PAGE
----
The proponents of Yellow Boat of Hope Foundation (YBH) started the organization when they found out that there were children in Zamboanga City who had to swim to school. Based on the iconic yellow bus, the yellow boats were offered to ferry students to and from school, starting with their first community in Sitio Layag, Zamboanga City.
The Yellow Boat of Hope Foundation, formerly referred to as the The Philippine Funds for Little Kids, started as a national movement to help children who used to swim to school in the mangrove village of Layag-Layag, Brgy. Talon-Talon, Zamboanga City. The idea behind it is to pool our own individual small funds to help these children get to school safe and dry. We are more popularly known as the Yellow Boat Project.
Marketing guru Josiah Go initially helped with the fund raising under the name Zamboanga Funds Little for Kids. Volunteers of the Tzu Chi Foundation in Zamboanga, of which Lim is the coordinator, were also instrumental in the implementation of the project.
YBH is supported by volunteers from different parts of the country and industry where they collaborate closely with different communities.
With each community, the YBH first sends a partner organization to validate the situation on the ground, more specifically, in the waters. After assessing the community’s specific needs, YBH teams up with local implementors, local community leaders, student leaders and head of NGOs.
Most of the beneficiaries help in building the boats, classrooms, dormitories, bridges and other projects. The requirement instills the value of unity and hard work and promotes dignity of labor.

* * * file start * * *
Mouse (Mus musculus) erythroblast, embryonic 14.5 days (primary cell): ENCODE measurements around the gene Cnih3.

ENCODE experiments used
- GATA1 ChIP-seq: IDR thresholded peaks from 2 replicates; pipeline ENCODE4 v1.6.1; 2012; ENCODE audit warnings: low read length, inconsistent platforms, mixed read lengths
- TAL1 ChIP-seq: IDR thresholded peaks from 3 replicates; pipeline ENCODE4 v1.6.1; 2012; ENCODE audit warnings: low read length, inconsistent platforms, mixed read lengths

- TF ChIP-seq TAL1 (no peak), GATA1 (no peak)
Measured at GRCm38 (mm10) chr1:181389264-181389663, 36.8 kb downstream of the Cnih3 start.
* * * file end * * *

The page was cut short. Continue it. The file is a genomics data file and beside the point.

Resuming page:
Since our first boat and community in Sitio Layag Layag, Zamboanga City, we now have 4,320 boats spread across 128 communities nationwide” shared Lim. After giving yellow school boats to communities, the school principal and our local lead implementor would most often come back to us with a positive problem. Classrooms are now filled with students because of the access that our boats gave to these children” added Lim.
This nice problem inspired YBH to do more. They now have the Yellow School of Hope to address the sudden influx of students from the Yellow Boat communities. They also have the Adopt-a-Fisherman Project where they donate fishing boats to parents for livelihood. Finally, Yellow Dorm of Hope and Yellow Bridge of Hope are extensions of the YBH’s original goal of making education more and more accessible to children. With newly-built bridges and dormitories, children can reach school safely and on time.
YBH programs today have shifted from just boat building to the building of structures that will support school children who need to traverse long distances and perilous paths to get to school. They are also building classrooms, schools, dormitories, bridges, and other forms of structures that will ensure every child gets to school safe, dry and sound. For Lim, the children’s persistence is what inspires and motivates him. To this day, YBH is pursuing its mission to widen opportunities available for to these kids and to continue making the world a better place for children’s education.
To know more about the Yellow Boat of Hope, visit www.yellowboat.org
With reports from: Starweek, Ida Anita Q Del Mundo
Photos: yellowboat.org, josiahgo.com